On Wed, Jun 23 2021 at 20:48:39 +1000, Steven D'Aprano <steve@pearwood.info> wrote:
I've just thought of a great use-case for extension methods. Hands up who has to write code that runs under multiple versions of Python? *raises my hand* I'm sure I'm not the only one. You probably have written compatibility functions like this: def bit_length(num): try: return num.bit_length() except AttributeError: # fallback implementation goes here ... and then everywhere you want to write `n.bit_length()`, you write `bit_length(n)` instead. Extension methods would let us do this: # compatibility.py @extends(int): def bit_length(self): # fallback implementation goes here ... # mylibrary.py using compatibility num = 42 num.bit_length() Now obviously that isn't going to help with versions too old to support extension methods, but eventually extension methods will be available in the oldest version of Python you care about: # supports Python 3.14 and above Once we reach that point, then backporting new methods to classes becomes a simple matter of using an extension method. No mess, no fuss. As someone who has written a lot of code like that first bit_length compatibility function in my time, I think I've just gone from "Yeah, extension methods seem useful..." to "OMG I WANT THEM TEN YEARS AGO SO I CAN USE THEM RIGHT NOW!!!". Backporting might not be your killer-app for extension methods, but I really do think they might be mine.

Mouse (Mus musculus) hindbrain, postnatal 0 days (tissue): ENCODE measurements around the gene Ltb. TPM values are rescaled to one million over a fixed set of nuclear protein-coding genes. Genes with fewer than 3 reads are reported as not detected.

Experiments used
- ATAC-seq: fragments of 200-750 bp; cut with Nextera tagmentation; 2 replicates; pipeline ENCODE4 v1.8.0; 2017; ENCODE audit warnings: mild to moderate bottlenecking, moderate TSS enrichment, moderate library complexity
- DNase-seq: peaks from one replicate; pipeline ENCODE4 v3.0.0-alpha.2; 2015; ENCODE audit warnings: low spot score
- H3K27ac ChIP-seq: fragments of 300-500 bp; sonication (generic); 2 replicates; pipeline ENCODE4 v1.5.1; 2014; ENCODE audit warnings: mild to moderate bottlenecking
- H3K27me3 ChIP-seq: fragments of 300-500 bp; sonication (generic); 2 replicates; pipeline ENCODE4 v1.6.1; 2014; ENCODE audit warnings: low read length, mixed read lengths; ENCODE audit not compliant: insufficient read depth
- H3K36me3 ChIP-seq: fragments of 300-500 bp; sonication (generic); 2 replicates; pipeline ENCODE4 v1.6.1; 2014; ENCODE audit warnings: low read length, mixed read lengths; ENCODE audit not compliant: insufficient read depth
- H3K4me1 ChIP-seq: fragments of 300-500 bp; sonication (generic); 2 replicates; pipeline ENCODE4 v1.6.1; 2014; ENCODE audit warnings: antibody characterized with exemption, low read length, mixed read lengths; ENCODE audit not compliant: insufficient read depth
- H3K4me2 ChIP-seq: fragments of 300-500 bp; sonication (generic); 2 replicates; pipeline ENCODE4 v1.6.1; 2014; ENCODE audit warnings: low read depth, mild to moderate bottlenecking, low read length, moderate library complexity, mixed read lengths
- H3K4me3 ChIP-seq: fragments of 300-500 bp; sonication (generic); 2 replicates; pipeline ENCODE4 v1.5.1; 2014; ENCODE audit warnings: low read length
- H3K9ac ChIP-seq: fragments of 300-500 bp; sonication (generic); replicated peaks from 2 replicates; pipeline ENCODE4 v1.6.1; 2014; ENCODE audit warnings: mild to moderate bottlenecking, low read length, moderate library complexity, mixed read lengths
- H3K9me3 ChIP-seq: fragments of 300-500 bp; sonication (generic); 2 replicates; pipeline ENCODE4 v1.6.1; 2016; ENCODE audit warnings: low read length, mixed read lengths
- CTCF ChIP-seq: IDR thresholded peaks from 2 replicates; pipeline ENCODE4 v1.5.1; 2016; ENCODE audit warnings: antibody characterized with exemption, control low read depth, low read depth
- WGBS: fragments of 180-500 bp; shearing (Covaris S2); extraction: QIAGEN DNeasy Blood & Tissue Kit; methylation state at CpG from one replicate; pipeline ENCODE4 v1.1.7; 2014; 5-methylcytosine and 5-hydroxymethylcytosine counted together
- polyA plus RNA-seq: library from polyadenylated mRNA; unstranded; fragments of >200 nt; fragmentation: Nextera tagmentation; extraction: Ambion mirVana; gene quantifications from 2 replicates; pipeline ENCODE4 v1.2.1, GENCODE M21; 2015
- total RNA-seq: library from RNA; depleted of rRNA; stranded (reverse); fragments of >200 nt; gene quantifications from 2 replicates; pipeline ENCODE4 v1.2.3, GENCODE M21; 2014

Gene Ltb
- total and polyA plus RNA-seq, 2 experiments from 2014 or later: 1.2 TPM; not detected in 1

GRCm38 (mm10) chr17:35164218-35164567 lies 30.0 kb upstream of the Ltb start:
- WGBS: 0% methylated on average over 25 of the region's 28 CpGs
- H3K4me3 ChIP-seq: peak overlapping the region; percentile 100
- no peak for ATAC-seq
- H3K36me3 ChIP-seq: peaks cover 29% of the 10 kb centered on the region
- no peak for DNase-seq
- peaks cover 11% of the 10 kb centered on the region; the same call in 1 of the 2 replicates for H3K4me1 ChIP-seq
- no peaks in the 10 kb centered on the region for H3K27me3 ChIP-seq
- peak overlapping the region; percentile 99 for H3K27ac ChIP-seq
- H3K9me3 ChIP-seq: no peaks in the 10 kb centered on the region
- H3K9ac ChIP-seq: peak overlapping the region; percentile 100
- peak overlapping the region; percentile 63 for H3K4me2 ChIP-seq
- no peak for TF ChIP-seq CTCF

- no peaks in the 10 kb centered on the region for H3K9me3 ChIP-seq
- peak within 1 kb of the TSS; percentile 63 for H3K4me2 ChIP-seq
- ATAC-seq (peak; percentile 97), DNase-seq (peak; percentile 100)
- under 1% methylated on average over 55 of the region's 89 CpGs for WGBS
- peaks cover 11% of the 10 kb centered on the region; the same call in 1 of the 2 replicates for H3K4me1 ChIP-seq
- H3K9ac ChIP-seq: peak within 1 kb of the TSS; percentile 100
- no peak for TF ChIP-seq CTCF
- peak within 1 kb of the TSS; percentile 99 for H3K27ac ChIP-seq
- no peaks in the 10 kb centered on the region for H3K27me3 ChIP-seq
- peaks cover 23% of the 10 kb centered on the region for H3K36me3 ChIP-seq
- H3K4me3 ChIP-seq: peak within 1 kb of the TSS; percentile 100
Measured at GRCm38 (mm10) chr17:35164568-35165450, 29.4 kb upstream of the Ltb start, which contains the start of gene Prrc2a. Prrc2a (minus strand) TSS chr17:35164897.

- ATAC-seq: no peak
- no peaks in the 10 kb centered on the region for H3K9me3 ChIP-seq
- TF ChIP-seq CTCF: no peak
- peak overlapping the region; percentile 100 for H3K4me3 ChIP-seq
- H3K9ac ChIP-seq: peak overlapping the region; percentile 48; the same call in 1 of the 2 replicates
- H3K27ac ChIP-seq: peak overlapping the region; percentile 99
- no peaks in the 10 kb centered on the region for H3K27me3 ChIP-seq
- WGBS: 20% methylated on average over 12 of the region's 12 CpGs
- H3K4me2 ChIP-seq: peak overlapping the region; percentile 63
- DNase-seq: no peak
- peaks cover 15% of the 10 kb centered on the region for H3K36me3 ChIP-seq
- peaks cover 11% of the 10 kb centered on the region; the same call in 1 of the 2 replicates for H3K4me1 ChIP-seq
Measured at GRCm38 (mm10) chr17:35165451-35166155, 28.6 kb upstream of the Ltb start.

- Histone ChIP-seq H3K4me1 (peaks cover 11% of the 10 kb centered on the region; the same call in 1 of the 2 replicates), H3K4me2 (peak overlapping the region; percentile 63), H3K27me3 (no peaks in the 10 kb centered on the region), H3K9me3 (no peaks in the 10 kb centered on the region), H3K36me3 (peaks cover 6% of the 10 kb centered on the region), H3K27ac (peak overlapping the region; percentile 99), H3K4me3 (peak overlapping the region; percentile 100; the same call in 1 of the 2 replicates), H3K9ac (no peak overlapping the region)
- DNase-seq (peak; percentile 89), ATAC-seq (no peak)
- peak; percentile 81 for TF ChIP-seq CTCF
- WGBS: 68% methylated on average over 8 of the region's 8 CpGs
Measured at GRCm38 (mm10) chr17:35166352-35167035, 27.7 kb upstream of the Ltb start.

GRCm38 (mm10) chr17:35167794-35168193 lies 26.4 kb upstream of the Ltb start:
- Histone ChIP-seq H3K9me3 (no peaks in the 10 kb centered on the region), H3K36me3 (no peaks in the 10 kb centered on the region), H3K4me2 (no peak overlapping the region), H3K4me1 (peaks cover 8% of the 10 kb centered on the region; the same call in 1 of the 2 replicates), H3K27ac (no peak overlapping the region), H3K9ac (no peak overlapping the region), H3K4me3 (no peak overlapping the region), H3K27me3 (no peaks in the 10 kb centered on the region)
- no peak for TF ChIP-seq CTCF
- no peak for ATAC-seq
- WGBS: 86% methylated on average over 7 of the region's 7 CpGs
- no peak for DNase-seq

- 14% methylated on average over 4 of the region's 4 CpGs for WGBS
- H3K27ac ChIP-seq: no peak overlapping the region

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Of course that means the the standard library might also introduce something new that will be shadowed by one of your custom methods, and then you'll wish you had just used functions or a wrapper class. If you can import extension methods wholesale, you might even be monkeypatching something without realising it, in which case you'll be lucky if things break in an obvious way.
Honestly, all the use cases in this thread seem to be much better served by using plain old functions.